Murph WOD: The Most Challenging Tradition In CrossFit

What Is The Murph Workout?

In CrossFit, there are two categories of named workouts: the “Girls” and Hero workouts.

A typical CrossFit girls workout is usually a benchmark WOD that people use as a metric to track their fitness improvements over time.

Hero workouts do the same, but tend to be more grueling and longer in duration.

Hero workouts are named after fallen soldiers and are designed to push you to the brink physically and mentally.

Murph is a Hero workout that was released in honor of Navy Lieutenant Michael Murphy, 29, of Patchogue, N.Y., who was killed in Afghanistan on June 28th, 2005.

The workout is as follows:

For Time:

  • 1 Mile run
  • 100 Pull-ups
  • 200 Push-ups
  • 300 Squats
  • 1 Mile run

The pull-ups, push-ups and squats may be partitioned as needed. If you have a 20lb weight vest, wear it.

Who Was Murph?

Murph Workout

Michael P. Murphy was a United States Navy Seal who was awarded the U.S. military’s highest decoration, the Medal of Honor, for his actions during the Afghanistan war.

Lt. Murphy was an avid CrossFitter This grueling workout was one of his favorites, and he would regularly do it wearing body armor instead of a 20lb weighted vest.

As such, he fondly nicknamed the workout “Body Armor”.

Murph- The Annual Memorial Day Workout

Every Memorial Day, CrossFit gyms all over the USA do Murph as a sign of respect for America’s fallen soldiers.

It has been the workout of the day on Memorial Day since 2010.

The annual Murph Memorial Day Workout has become one of the richest traditions in the CrossFit community.

Many gyms treat it as an opportunity to raise money for charity.

This year, someone even created the 2018 Murph Challenge to help raise additional funds for the families of American heroes.

Tips For Completing Murph

Here are 3 strategy pieces for completing the Murph workout:

#1. Do 20 rounds of Cindy.

There is no rule against how you break up your pull-ups, push-ups, and squats.

Most people use “Cindy” (20 rounds of: 5 pull-ups, 10 pushs-ups, 15 air squats) to cycle through the reps.

Some fire breathers will up the reps per round (10 rounds of: 10 pull-ups, 20 push-ups, 30 squats) but that won’t work for many.

You’re better off picking a rep scheme you can stick with instead of hitting failure in the first few minutes. Murph is a marathon workout, not a sprint.

#2. Don’t be afraid to scale Murph the first time.

This is a hero workout, and so it is meant to be grueling. But understand something:

Murph is not the right workout to simply start and hope you can finish on guts alone.

You should be someone seasoned as an athlete and used to the volume of difficulty a typical CrossFit hero workout provides.

If you can only perform 1 or 2 pull-ups in a set, consider scaling to ring rows or banded pull-ups. You may also decrease the amount of total pull-ups.

If 200 push-ups is unreasonable for you, scale down the number as well. Stick with fewer full-depth push-ups instead of modifying the movement to knee push-ups or something else.

300 squats will take you a long time, but they are more mental than the other two bodyweight exercises.

Break them up accordingly. If you are scaling the pull-ups and push-ups, maybe scale the squats down to match.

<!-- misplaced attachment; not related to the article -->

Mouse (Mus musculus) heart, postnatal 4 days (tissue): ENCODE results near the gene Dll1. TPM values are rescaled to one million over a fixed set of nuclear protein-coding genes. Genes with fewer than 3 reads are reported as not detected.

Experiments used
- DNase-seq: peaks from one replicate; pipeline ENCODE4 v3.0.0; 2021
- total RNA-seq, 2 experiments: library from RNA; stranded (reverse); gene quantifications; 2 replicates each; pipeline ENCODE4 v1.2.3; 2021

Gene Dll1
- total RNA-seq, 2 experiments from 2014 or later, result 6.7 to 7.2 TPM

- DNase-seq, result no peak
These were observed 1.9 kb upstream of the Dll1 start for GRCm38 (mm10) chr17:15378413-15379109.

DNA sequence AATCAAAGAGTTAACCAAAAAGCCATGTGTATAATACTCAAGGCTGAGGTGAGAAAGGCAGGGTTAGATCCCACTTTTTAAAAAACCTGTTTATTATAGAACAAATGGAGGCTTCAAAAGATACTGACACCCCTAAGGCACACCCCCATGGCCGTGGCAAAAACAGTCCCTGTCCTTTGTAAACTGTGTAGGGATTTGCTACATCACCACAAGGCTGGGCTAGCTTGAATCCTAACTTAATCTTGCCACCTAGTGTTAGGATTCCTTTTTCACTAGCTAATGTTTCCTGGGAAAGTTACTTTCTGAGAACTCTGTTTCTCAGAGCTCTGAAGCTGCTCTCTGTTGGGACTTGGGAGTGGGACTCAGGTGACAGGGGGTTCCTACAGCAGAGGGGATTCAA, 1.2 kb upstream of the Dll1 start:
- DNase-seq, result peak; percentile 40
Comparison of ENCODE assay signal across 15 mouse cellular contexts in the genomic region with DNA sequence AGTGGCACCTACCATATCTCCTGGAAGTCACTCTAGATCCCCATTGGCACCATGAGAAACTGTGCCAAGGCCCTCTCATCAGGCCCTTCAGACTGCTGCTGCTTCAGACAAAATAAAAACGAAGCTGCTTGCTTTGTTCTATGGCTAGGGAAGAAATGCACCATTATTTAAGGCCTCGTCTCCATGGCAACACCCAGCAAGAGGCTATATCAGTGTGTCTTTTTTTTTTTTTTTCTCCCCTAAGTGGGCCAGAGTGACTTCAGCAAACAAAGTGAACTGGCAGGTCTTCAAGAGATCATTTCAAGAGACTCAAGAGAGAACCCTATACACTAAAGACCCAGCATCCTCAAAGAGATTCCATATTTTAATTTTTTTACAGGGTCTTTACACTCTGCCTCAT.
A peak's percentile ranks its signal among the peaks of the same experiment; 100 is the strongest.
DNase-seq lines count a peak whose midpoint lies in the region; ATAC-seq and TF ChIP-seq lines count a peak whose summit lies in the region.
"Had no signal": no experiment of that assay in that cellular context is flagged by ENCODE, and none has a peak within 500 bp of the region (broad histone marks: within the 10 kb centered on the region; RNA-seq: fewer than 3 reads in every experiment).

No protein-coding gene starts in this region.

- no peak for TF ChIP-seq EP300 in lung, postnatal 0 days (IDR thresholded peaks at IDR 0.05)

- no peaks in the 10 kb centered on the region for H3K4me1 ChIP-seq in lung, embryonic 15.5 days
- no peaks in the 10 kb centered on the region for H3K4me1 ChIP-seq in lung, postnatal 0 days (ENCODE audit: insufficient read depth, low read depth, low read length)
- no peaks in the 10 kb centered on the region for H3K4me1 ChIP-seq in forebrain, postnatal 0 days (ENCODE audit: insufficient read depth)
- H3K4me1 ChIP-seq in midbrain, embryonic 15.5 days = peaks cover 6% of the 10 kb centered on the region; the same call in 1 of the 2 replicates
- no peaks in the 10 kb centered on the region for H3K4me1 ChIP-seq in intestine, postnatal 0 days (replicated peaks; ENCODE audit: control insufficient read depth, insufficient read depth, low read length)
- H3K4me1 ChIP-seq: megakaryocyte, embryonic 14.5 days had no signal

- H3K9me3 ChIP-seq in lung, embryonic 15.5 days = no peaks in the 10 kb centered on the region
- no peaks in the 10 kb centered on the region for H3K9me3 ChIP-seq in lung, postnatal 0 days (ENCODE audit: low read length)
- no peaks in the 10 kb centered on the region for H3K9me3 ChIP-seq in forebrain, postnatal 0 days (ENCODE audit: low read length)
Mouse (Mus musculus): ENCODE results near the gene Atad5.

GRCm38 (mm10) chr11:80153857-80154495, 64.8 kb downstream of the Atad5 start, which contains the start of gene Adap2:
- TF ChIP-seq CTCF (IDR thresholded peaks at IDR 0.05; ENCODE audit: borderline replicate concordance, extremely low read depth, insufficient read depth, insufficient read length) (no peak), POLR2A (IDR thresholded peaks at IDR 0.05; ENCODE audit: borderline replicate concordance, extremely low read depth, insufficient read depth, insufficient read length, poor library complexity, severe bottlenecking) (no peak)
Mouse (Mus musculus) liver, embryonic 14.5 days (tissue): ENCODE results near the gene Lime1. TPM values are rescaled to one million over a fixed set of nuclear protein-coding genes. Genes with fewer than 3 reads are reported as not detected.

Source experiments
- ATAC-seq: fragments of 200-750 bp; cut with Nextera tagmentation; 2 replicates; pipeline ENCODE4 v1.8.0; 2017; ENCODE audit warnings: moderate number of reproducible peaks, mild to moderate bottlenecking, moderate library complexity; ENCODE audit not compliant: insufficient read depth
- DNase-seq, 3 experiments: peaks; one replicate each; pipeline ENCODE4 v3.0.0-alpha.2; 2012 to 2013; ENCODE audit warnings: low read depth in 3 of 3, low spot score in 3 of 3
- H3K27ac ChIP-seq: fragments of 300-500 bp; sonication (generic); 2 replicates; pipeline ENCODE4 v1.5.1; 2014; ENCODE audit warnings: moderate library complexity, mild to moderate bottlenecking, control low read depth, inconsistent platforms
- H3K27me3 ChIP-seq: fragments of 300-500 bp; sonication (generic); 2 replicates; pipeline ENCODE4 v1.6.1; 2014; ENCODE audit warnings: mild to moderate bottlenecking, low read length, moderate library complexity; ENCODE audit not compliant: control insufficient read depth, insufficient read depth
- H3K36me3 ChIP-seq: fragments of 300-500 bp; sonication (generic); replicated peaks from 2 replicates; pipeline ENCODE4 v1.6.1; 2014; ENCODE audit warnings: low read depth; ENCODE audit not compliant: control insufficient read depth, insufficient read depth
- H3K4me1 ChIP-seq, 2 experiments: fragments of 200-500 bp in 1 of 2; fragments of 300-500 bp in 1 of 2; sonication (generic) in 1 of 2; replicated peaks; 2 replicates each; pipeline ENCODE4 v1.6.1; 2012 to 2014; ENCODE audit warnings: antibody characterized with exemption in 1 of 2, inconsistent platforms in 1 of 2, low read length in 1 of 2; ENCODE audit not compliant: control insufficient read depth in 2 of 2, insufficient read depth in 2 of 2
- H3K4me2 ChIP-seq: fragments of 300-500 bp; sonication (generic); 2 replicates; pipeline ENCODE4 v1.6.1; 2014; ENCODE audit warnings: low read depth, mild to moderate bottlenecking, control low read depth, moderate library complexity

As long as you have no running injuries, don’t scale the run in distance. Two miles is a lot, but it’s doable for most people.

And unless you’ve been training hard for a year or more, save the weight vest for your second bout against Murph.

#3. Don’t kill yourself on either run.

The hardest part of the Murph workout is gutting through the 600 reps of bodyweight movements.

You’ll be ahead of the rest of the pack if you run a PR mile from the start, but rest assured you won’t finish on top.

Plan to run your first mile at about 80% of your best mile time. The final mile is a gut-check more than anything. Ease into it for the first 400 meters and then try to pick it up to finish.

How Long Does It Take To Do Murph?

The short answer is a long time. The long answer is ‘it depends’.

If you’ve never done Murph, and can’t do many pull-ups yet, you are better off scaling the workout the first time.

If you’re ready to tackle Murph Rx’d (with a vest), expect 40+ minutes of grueling effort.

Someone with incredible endurance and a knack for being good with bodyweight movements can expect to finish Murph around 30 minutes.

Without a vest, it’s possible to complete between 25-30 minutes.

While comparing your performance to a CrossFit games athlete is humbling, Murph was the first workout of the 2016 CrossFit Games.

Josh Bridges finished in 1st place with a time of 34:38 for the men and Kari Pearce finished in 1st in the female division with a time of 36:42.

You can see the whole workout from the 2016 CrossFit Games start to finish here:


Murph is one of the most challenging CrossFit hero workouts ever put out.

It’s also used as a gathering to fundraise for victims of fallen soldiers, and one of the CrossFit community’s greatest traditions.

The workout is a 1 mile run, 100 pull-ups, 200 push-ups, 300 squats and a final 1 mile run.

You can partition the pull-ups, push-ups and squats as needed. If you have a 20lb weighted vest, wear it.

This Memorial Day may be your first crack at Murph. If you struggle with pull-ups, don’t be afraid to scale.

Hero workouts are meant to be challenging, but not dangerous!

Most CrossFit athletes honor Lt. Michael Murphy’s death at least once per year by grinding through one of his favorite workouts. Will you?